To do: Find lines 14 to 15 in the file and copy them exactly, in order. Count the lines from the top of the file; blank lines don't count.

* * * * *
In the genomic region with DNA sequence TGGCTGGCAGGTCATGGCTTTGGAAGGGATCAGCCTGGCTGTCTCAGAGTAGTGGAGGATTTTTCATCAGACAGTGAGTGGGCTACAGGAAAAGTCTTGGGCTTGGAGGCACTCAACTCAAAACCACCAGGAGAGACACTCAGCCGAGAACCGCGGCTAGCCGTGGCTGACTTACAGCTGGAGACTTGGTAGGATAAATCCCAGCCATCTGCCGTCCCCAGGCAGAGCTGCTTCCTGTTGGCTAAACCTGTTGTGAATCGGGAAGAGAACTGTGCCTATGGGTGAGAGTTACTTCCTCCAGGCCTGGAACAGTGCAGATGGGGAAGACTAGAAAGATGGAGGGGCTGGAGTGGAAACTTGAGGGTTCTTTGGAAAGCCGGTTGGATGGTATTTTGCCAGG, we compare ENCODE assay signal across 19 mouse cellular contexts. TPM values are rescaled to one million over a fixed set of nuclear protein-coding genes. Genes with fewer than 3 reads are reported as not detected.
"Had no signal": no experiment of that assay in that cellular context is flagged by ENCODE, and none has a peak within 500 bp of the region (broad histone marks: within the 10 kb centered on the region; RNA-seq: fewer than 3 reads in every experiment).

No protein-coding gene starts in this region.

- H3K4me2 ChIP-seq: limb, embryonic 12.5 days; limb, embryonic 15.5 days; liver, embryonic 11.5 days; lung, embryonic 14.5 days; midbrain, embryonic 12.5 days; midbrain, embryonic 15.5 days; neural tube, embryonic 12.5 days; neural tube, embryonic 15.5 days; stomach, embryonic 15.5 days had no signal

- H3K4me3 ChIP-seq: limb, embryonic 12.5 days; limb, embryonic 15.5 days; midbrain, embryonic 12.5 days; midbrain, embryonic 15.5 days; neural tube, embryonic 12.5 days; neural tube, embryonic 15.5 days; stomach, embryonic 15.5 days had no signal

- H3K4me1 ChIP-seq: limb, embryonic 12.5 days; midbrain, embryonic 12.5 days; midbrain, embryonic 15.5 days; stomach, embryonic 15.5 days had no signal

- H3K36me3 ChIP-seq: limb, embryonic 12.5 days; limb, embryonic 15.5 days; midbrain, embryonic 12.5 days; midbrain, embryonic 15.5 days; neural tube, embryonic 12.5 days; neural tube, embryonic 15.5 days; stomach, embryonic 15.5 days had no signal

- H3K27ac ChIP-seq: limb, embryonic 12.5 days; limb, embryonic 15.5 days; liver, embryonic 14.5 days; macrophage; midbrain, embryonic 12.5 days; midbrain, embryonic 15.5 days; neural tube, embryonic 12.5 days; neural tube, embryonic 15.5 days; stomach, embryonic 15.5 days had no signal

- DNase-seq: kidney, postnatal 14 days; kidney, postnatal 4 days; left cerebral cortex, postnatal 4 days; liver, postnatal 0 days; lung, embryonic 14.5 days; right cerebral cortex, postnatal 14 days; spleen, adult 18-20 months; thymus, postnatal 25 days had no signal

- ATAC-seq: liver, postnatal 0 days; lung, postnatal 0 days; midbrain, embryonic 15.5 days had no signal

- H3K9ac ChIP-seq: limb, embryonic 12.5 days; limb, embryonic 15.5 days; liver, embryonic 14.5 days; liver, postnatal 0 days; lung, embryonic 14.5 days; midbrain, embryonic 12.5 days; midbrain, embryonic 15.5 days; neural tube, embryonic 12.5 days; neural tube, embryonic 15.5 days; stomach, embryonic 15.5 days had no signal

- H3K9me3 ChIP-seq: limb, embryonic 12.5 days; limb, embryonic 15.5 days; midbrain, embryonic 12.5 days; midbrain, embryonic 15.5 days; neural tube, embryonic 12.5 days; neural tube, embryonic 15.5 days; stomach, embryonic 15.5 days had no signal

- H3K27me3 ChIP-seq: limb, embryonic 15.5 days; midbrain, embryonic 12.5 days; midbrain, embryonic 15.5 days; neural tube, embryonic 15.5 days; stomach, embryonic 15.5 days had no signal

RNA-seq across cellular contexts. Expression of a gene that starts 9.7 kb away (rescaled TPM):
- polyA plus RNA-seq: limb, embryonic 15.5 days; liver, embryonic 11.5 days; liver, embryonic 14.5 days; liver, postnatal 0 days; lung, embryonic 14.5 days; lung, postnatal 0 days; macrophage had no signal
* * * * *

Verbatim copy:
RNA-seq across cellular contexts. Expression of a gene that starts 9.7 kb away (rescaled TPM):
- polyA plus RNA-seq: limb, embryonic 15.5 days; liver, embryonic 11.5 days; liver, embryonic 14.5 days; liver, postnatal 0 days; lung, embryonic 14.5 days; lung, postnatal 0 days; macrophage had no signal